Wednesday, July 28, 2004


Last week we had a great family reunion for my wife's side of the family. Even her Brother from New Zealand came, along with his wife. In the midst of all of the eating, visiting, and picture taking, we had a family baby shower for our son and his wife from Lincoln. They were expecting in the middle of September. I had to leave in the middle of all of this for a truck driving job to Wichita. I was feeling sorry for myself, I had to leave too late in the day, we had company at home, and I even had to stop on the way down to snooze. I couldn't stay awake and that little nap made it so I didn't leave Wichita until 4:00 AM. I stopped at the first rest area at 4:30 and went to bed.
At 6:00 AM, my phone rang and It was my son saying, "Dad, where are ya?" " North Wichita. Why?" " We had a baby last night." Right there, July 20 went thru my mind. My Dad's birthday. I thought about how we have our time here to try and make a difference and then make room for the next.
"Well that changes everything." "How soon can you get here Dad?" " I'm leaving right now."
The sleepiness was gone, the reunion was on the back burner along with truck driving and I was on my way to see two of the happiest people in world.
Everything was as it should be. Smiles, Grandmas, and Dad proudly handing the baby from visitor to visitor saying "meet Madilyn Rose". The reunion had moved to a hospital in Lincoln, NE.
I recieved an email the next day. At the bottom it said, Life isn't measured by the number of breaths you take, it's by the moments that take your breath away.
Grandma and Grandpa are breathless.

Wednesday, July 07, 2004


The stumps are gone. Family members will know what that means. The ten large cottonwoods in front of the house had to be removed and I was determined not to spend the money required to grind something away that was going to rot anyway. But I couldn't take it anymore.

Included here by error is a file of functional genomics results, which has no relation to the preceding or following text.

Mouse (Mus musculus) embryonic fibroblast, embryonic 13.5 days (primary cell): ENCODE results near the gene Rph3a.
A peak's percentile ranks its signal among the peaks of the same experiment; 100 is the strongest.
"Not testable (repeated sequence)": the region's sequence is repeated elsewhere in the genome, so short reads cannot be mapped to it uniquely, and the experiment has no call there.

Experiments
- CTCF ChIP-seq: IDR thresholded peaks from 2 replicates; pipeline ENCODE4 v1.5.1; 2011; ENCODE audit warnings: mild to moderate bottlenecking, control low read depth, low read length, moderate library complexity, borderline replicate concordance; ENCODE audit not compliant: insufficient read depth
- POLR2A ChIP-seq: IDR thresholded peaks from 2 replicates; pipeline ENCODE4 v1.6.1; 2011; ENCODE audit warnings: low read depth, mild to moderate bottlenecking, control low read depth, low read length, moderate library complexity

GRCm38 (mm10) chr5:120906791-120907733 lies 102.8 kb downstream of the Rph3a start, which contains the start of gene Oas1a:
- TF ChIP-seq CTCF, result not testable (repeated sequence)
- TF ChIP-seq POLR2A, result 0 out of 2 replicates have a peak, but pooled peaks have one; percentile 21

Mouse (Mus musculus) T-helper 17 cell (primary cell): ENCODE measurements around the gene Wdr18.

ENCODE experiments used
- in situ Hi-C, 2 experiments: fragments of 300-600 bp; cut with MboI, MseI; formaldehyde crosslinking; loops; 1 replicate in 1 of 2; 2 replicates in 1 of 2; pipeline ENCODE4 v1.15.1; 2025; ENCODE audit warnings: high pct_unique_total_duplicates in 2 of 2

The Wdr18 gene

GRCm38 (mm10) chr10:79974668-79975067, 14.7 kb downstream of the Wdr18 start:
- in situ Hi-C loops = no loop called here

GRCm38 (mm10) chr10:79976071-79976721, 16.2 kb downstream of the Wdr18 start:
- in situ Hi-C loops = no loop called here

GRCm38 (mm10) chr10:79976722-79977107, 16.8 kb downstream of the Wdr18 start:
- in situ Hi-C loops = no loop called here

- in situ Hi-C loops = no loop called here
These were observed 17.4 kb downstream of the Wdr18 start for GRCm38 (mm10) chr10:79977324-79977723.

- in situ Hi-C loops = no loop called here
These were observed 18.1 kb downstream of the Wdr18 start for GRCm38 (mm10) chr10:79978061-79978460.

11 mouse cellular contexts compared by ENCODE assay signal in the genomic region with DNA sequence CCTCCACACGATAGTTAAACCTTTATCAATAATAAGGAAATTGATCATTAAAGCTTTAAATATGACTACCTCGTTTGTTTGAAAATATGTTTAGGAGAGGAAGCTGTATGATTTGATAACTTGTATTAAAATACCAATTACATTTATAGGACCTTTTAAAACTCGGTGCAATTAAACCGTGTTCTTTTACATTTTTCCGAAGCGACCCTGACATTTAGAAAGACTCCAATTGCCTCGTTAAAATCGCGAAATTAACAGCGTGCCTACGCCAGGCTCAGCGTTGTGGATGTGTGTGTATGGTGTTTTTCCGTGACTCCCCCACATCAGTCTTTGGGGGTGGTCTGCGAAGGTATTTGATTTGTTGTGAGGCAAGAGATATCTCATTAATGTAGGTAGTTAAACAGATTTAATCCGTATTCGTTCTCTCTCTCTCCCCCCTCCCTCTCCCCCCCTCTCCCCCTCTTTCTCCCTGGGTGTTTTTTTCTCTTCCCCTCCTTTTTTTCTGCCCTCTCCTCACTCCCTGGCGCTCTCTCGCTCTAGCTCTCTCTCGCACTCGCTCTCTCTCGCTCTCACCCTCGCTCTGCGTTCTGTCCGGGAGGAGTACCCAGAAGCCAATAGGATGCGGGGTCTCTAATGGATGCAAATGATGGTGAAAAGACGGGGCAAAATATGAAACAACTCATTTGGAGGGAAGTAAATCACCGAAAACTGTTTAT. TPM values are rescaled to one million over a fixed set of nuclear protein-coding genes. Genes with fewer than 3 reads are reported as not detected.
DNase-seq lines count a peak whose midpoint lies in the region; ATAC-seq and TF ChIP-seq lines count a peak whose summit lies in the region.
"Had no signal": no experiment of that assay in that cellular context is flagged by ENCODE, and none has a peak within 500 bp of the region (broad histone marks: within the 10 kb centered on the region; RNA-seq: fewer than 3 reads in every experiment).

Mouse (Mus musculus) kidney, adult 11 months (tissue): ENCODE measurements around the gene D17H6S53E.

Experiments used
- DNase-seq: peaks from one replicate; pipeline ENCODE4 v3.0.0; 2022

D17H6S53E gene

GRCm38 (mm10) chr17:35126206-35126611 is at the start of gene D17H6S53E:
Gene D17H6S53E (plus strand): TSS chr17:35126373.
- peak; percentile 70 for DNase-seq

Living on a farm has it's advantages. We got the job done cheaper because the man didn't have to haul anything away. We used the loader and now have a pile of mulch, big enough to fill one side of a two car garage.
Also, life on the farm is predictable, I have averaged out the aforementioned 41's at the golf course.

Monday, July 05, 2004

The Parade

Putting a float in the town's parade is an obligation. At least it feels like one. If you fight the urge to deploy a float, you will get questions like, "so, I didn't see a Morrow Kennels Float in the parade, did I?" From past experience, we know that a float, when properly prepared is a joy to both behold and to drive proudly down the street. People cheering and you flinging candy as though you had been paid off by a Dentist.
It's best to plan the float well in advance, gather the material to do the job, and then casually, over a week (the one before the 4th) put it together. There you will see the fruits of your artistic expression merge with physical talents into what surely will be a winner. Something, that if seen by certain people in Pasadena, would put you on the fastrack to a permanent assignment there on New Years Day.
Then reality sets in. On the Saturday morning, the 3rd of July, my wife says "I want to put a float in the parade, for a change". For the last several years she had bought my argument that floats in parades are too stressful and made it so that we can't enjoy the 10 to 20 people who show up in Grandma's yard, to watch the parade. After all, there are things to get ready, tables, chairs, decorations, grills, charcoal, lighter, matches, ball gloves, coolers, ice, plates, silverware, and oh yes, the food.